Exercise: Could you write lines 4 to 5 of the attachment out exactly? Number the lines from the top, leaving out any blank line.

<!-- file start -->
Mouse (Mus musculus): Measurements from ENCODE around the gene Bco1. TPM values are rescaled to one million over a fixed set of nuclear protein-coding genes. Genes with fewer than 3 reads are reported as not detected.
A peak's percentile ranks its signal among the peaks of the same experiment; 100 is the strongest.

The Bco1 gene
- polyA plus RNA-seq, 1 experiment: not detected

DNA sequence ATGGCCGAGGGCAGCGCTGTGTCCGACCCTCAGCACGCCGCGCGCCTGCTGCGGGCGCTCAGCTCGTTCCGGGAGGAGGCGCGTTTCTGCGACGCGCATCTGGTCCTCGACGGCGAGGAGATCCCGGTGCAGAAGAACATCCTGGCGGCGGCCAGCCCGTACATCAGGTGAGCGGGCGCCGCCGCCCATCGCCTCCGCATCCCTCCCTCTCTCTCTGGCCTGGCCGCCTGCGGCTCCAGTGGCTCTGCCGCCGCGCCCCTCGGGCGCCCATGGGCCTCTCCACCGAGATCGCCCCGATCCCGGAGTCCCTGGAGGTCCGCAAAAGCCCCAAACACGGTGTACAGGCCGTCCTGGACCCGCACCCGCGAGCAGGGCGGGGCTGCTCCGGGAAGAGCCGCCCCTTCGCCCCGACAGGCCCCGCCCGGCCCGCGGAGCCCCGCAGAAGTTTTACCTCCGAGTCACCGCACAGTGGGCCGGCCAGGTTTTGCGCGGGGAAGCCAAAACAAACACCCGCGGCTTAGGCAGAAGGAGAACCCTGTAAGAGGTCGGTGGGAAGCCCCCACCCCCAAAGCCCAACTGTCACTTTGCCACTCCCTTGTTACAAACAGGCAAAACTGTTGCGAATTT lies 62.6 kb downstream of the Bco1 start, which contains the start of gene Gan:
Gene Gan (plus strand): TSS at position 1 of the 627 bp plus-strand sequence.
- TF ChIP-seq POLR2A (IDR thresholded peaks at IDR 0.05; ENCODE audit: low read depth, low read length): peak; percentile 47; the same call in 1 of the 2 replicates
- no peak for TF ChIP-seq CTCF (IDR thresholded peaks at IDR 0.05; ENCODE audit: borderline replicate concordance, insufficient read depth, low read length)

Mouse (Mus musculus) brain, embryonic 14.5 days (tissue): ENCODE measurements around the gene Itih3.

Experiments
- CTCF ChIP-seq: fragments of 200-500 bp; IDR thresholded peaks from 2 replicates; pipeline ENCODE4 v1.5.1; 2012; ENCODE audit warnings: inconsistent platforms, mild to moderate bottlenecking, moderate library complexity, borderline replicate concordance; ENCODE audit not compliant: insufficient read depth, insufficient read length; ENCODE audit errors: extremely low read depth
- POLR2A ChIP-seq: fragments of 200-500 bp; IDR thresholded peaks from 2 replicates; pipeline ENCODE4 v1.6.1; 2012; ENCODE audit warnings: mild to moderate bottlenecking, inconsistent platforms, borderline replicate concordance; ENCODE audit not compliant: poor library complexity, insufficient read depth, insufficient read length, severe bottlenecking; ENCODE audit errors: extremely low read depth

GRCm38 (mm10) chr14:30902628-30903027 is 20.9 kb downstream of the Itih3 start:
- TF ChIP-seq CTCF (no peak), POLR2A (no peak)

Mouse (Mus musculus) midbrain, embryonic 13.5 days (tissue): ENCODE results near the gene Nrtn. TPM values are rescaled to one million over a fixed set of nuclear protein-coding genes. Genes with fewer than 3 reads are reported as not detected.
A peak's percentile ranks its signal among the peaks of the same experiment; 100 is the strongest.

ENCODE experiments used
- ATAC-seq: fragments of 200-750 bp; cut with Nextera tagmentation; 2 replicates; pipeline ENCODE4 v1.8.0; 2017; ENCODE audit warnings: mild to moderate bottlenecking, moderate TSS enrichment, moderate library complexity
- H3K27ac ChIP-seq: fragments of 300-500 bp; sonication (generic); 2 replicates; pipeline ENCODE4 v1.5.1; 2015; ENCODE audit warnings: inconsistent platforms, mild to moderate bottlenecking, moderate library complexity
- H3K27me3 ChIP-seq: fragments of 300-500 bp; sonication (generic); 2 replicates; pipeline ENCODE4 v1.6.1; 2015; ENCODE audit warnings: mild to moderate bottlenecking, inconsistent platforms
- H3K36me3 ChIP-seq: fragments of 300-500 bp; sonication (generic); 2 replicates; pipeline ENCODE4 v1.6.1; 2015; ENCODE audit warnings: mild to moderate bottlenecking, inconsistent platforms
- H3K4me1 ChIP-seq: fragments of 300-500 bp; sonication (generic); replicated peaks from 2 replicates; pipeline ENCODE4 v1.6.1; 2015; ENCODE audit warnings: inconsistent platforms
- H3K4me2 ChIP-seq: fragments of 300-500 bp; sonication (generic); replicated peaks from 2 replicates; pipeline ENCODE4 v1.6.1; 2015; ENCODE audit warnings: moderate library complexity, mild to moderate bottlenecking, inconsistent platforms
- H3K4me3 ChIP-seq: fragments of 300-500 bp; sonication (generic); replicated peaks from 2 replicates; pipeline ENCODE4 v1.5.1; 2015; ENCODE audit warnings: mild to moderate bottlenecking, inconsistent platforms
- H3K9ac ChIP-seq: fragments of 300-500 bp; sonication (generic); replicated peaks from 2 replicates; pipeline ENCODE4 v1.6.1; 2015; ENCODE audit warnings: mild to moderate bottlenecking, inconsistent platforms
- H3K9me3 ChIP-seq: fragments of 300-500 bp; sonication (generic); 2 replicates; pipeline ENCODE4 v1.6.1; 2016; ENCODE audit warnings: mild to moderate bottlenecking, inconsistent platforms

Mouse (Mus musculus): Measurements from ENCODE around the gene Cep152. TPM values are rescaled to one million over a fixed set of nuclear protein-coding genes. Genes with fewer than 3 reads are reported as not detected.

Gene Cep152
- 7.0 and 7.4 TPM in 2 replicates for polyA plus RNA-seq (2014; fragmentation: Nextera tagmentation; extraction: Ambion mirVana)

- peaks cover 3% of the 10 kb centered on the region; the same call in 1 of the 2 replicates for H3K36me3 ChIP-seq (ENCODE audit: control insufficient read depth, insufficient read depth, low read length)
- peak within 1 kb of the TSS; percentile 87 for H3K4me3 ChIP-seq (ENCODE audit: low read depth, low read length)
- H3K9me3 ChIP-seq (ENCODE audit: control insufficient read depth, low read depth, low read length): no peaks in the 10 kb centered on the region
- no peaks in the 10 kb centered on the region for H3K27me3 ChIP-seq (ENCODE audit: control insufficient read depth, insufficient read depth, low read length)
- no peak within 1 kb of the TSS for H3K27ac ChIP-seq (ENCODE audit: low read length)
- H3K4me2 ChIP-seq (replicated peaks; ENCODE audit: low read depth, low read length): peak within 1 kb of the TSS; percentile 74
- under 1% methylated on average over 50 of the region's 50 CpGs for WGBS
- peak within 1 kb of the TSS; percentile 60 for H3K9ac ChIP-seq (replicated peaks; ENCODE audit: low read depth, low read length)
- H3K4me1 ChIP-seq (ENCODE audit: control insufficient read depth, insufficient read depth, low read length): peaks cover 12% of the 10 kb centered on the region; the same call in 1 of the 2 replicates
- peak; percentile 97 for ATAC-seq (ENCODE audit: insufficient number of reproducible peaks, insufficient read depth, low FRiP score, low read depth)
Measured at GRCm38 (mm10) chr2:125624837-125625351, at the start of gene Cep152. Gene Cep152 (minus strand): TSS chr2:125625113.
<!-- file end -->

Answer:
- polyA plus RNA-seq, 1 experiment: not detected

DNA sequence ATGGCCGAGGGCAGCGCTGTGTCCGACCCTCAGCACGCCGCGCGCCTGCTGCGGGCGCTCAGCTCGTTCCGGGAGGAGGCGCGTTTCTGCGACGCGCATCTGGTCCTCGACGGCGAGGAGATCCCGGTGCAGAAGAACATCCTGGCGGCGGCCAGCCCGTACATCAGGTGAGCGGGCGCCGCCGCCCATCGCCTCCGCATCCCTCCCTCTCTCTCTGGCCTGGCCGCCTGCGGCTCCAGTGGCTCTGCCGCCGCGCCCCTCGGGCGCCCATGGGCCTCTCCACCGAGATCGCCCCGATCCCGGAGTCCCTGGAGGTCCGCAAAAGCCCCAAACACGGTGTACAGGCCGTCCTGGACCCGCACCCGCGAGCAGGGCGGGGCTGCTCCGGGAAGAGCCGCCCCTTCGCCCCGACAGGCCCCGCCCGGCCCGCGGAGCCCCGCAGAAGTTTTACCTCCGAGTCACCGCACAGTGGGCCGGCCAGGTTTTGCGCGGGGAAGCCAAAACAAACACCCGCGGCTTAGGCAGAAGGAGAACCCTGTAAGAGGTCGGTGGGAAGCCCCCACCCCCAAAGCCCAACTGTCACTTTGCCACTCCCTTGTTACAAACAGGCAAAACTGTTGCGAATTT lies 62.6 kb downstream of the Bco1 start, which contains the start of gene Gan: